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Galaxies & Nebulae



Most pics courtesy of NASA






Star Forming Region S106




Credit & Copyright:  CISCO, Subaru 8.3-m Telescope, NAOJ

          Explanation:  Massive star IRS4 is beginning to spread its wings.  Born only about 100,000 years ago, material streaming out from this newborn star has formed the nebula dubbed Sharpless 106 Nebula (S106), pictured above.  A large disk of dust and gas orbiting Infrared Source 4 (IRS4), visible in dark red near the image center, gives the nebula an hourglass shape.  S106 gas near IRS4 acts as an emission nebula as it emits light after being ionized, while dust far from IRS4 reflects light from the central star and so acts as a reflection nebula.  Detailed inspection of this representative color infrared image has revealed hundreds of low-mass brown dwarf stars lurking in the nebula's gas.  S106 spans about 2 light-years and lies about 2000 light-years away toward the constellation of Cygnus.




The Witch Head Nebula




Credit:  Gary Stevens

          Explanation:  Double, double toil and trouble; Fire burn, and cauldron bubble -- maybe Macbeth should have consulted the Witch Head Nebula.  This suggestively shaped reflection nebula is associated with the bright star Rigel in the constellation Orion.  More formally known as IC 2118, the Witch Head Nebula glows primarily by light reflected from Rigel, located just outside the top right corner of the above image.  Fine dust in the nebula reflects the light.  The blue color is caused not only by Rigel's blue color but because the dust grains reflect blue light more efficiently than red.  The same physical process causes Earth's daytime sky to appear blue, although the scatterers in Earth's atmosphere are molecules of nitrogen and oxygen.  The nebula lies about 1000 light-years away.




M27:  The Dumbbell Nebula




Credit & Copyright:  Michael Pierce (Indiana U.) et al., WIYN, AURA, NOAO, NSF

          Explanation:  The first hint of what will become of our Sun was discovered inadvertently in 1764.  At that time, Charles Messier was compiling a list of "annoying" diffuse objects not to be confused with "interesting" comets.  The 27th object on Messier's list, now known as M27 or the Dumbbell Nebula, is a planetary nebula, the type of nebula our Sun will produce when nuclear fusion stops in its core.  M27 is one of the brightest planetary nebulae on the sky, and can be seen in the constellation Vulpecula with binoculars.  It takes light about 1000 years to reach us from M27, shown above in representative colors.  Understanding the physics and significance of M27 was well beyond 18th century science.  Even today, many things remain mysterious about bipolar planetary nebula like M27, including the physical mechanism that expels a low-mass star's gaseous outer-envelope, leaving an X-ray hot white dwarf.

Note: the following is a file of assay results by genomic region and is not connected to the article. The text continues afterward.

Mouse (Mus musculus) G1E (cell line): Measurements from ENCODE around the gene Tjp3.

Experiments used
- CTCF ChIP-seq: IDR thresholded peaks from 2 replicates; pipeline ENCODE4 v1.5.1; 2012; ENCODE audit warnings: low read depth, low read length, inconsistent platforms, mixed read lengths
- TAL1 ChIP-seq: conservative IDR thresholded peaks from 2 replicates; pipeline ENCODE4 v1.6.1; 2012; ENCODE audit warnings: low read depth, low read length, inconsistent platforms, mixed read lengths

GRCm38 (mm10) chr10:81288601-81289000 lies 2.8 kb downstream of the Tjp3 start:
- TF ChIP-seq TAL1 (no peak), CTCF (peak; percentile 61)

X-Rays From HCG 62




Credit:  J. Vrtilek et al., CfA, NASA

          Explanation:  Scanning the skies for galaxies, Canadian astronomer Paul Hickson and colleagues identified some 100 compact groups of galaxies, now appropriately called Hickson Compact Groups (HCGs).  With only a few member galaxies per group, HCGs are much smaller than the immense clusters of galaxies which lurk in the cosmos, but like the large galaxy clusters, some HCGs seem to be filled with hot, x-ray emitting gas.  In fact, groups of galaxies like HCGs may be the building blocks of the large clusters.  This false-color x-ray image from the orbiting Chandra Observatory reveals x-ray emission from the gas in one such group, HCG 62, in startling detail.  In the image, black and green colors represent low intensities while red and purple hues indicate high x-ray intensities.  Striking features of the x-ray image are the low brightness blobs at the upper left and lower right which symmetrically flank the intense central x-ray region.  HCG 62 lies in Virgo, and near the group's center resides elliptical galaxy NGC 4761.  At optical wavelengths, some HCGs make for rewarding viewing, even with modest sized telescopes.